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PLoS Pathog. 2016 Feb 10;12(2):e1005444. doi: 10.1371/journal.ppat.1005444. eCollection 2016 Feb.

Leader-Containing Uncapped Viral Transcript Activates RIG-I in Antiviral Stress Granules.

Author information

1
Laboratory of Molecular Genetics, Institute for Virus Research; 2. Laboratory of Molecular and Cellular Immunology, Graduate School of Biostudies, Kyoto University, Kyoto, Japan.
2
Division of Molecular Immunology, Medical Mycology Research Center, Chiba University, Chiba, Japan.
3
Laboratory of Molecular Genetics, Institute for Virus Research, Kyoto University, Kyoto, Japan.
4
Laboratory of Molecular and Cellular Immunology, Graduate School of Biostudies, Kyoto University, Kyoto, Japan.
5
Department of Microbiology and Immunology, University of California, San Francisco, California, United States of America.
6
Carl Zeiss MicroImaging Co., Ltd., Tokyo, Japan.
7
Center for Meso-Bio Single-Molecule Imaging (CeMI), Institute for Integrated Cell-Material Sciences (iCeMS), Kyoto University, Kyoto, Japan.

Abstract

RIG-I triggers antiviral responses by recognizing viral RNA (vRNA) in the cytoplasm. However, the spatio-temporal dynamics of vRNA sensing and signal transduction remain elusive. We investigated the time course of events in cells infected with Newcastle disease virus (NDV), a non-segmented negative-strand RNA virus. RIG-I was recruited to viral replication complexes (vRC) and triggered minimal primary type I interferon (IFN) production. RIG-I subsequently localized to antiviral stress granules (avSG) induced after vRC formation. The inhibition of avSG attenuated secondary IFN production, suggesting avSG as a platform for efficient vRNA detection. avSG selectively captured positive-strand vRNA, and poly(A)+ RNA induced IFN production. Further investigations suggested that uncapped vRNA derived from read-through transcription was sensed by RIG-I in avSG. These results highlight how viral infections stimulate host stress responses, thereby selectively recruiting uncapped vRNA to avSG, in which RIG-I and other components cooperate in an efficient antiviral program.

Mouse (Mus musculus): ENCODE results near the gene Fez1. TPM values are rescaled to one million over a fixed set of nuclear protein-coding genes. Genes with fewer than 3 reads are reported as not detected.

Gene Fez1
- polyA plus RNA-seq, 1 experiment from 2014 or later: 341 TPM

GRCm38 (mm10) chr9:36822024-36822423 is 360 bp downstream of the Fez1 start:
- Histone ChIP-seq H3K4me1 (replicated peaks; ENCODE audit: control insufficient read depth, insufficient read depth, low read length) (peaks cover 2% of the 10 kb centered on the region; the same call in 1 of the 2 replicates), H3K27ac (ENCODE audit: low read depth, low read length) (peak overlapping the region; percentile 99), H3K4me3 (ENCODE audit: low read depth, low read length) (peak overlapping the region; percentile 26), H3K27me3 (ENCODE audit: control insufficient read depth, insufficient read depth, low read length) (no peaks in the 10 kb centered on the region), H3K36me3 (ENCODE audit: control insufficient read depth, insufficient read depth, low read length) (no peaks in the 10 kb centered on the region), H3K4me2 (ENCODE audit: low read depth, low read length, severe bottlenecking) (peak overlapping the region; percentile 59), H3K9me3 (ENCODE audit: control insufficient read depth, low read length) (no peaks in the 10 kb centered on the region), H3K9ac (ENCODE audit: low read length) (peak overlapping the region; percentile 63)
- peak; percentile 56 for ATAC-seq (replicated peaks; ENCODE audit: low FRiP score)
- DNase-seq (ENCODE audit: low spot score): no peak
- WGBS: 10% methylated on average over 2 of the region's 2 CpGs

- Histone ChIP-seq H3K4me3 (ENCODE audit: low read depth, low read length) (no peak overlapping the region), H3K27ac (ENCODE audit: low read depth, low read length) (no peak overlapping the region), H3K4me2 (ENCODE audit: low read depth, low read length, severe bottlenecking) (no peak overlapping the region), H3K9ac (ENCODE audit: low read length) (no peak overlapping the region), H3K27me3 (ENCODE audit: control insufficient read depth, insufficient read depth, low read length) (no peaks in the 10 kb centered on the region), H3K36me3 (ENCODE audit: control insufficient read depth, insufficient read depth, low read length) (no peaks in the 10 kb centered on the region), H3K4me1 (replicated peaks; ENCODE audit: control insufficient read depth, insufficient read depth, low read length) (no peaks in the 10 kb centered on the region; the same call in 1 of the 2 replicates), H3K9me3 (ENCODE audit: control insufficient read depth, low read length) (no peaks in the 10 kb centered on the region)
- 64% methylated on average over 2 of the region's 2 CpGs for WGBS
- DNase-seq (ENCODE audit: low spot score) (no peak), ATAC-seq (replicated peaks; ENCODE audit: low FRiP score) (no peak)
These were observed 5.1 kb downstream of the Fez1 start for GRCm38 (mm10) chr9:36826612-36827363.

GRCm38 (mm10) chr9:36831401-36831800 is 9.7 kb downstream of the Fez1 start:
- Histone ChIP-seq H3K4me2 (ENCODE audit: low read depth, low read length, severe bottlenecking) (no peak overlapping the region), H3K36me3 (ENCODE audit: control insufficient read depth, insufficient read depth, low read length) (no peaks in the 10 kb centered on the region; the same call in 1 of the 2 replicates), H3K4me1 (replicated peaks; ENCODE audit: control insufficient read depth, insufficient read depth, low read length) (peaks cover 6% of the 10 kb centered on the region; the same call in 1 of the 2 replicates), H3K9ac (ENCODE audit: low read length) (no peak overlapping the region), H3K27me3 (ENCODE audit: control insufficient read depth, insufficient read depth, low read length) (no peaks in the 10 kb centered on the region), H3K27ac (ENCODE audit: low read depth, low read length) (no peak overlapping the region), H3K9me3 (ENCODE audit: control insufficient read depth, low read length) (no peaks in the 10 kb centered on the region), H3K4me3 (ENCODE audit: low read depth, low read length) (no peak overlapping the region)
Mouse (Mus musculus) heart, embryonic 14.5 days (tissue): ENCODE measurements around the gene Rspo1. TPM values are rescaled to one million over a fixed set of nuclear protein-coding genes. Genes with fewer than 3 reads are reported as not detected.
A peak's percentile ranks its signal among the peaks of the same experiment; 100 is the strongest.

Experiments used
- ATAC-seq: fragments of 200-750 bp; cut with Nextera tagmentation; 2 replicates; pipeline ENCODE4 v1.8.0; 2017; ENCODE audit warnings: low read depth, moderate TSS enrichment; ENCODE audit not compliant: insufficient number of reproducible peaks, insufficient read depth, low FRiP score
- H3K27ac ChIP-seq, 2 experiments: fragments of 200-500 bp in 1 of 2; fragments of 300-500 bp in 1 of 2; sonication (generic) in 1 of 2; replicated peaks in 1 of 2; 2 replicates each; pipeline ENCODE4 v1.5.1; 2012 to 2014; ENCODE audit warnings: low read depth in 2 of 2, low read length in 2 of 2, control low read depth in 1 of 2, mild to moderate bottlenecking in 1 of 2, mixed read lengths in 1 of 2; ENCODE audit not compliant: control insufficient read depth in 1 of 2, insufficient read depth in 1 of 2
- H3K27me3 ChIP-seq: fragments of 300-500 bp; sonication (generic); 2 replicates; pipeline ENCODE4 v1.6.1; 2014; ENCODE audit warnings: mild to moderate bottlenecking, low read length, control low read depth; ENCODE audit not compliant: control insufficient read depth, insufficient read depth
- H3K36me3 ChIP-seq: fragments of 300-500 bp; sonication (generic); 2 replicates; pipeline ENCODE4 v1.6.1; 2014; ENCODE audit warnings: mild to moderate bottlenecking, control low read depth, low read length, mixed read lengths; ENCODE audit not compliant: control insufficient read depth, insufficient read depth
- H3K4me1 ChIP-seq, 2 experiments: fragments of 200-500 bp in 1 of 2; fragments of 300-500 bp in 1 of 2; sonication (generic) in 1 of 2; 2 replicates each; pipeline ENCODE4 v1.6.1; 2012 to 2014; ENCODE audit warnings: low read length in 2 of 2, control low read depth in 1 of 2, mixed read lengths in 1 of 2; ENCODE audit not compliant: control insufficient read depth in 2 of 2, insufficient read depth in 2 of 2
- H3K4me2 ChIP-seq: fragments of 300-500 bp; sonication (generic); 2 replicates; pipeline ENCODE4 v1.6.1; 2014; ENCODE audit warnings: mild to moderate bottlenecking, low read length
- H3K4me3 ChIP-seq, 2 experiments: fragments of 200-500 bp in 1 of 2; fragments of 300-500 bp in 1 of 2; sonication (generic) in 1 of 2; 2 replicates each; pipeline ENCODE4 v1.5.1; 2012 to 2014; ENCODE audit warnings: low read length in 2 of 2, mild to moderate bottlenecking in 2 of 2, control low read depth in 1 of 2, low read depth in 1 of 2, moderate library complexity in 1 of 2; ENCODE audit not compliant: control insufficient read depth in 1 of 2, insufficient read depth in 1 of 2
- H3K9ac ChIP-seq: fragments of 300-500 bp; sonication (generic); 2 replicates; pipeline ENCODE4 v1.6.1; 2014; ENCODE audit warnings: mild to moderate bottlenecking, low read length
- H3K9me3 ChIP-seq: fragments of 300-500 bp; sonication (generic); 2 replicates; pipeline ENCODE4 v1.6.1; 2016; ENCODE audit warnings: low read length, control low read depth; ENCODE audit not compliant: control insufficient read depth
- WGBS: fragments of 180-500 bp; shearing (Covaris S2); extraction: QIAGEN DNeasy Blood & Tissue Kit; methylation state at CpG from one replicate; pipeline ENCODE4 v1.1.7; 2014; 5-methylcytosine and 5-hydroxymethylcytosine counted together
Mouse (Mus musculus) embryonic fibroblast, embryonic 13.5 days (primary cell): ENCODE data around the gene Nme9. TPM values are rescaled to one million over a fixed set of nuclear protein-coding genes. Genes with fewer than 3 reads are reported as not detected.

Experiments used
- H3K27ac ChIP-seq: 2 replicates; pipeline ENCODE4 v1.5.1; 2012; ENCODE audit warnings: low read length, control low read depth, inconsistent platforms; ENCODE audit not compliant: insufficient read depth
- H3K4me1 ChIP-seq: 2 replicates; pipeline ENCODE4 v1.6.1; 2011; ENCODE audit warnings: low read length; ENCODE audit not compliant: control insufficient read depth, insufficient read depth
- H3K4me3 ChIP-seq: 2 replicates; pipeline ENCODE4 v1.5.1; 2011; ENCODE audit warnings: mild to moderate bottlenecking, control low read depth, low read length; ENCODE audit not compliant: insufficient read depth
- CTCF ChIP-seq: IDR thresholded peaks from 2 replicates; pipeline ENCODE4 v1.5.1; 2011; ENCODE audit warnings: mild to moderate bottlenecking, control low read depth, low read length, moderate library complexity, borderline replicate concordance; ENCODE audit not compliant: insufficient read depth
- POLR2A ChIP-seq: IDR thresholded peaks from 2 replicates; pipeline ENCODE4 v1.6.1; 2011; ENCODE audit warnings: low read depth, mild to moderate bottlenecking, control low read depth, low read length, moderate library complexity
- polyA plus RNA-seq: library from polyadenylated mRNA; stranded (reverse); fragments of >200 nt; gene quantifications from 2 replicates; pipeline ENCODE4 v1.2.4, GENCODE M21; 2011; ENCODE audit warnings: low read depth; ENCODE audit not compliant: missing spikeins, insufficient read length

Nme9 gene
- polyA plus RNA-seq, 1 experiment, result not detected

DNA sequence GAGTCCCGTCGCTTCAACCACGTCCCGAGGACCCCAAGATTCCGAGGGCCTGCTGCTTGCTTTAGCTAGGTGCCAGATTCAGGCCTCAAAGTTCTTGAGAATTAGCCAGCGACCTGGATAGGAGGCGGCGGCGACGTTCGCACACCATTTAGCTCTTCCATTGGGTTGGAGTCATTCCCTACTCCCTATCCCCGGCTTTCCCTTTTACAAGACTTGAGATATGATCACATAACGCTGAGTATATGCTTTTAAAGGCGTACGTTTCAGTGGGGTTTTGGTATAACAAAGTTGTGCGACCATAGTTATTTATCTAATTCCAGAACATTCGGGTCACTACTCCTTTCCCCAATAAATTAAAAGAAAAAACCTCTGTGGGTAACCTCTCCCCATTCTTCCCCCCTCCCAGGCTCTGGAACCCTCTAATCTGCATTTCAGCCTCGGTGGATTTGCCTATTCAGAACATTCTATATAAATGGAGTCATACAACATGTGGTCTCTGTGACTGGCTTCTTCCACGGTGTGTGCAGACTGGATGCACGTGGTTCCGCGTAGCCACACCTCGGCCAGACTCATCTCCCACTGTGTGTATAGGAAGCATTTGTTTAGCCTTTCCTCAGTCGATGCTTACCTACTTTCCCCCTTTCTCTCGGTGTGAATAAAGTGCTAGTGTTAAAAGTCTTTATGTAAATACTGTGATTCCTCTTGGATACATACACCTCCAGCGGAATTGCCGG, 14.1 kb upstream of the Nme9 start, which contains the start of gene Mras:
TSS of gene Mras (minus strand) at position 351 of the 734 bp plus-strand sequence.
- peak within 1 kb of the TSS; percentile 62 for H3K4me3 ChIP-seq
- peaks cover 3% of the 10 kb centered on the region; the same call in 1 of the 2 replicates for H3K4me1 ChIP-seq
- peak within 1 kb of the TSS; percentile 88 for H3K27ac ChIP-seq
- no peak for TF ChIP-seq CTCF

PMID:
26862753
PMCID:
PMC4749238
DOI:
10.1371/journal.ppat.1005444
[Indexed for MEDLINE]
Free PMC Article

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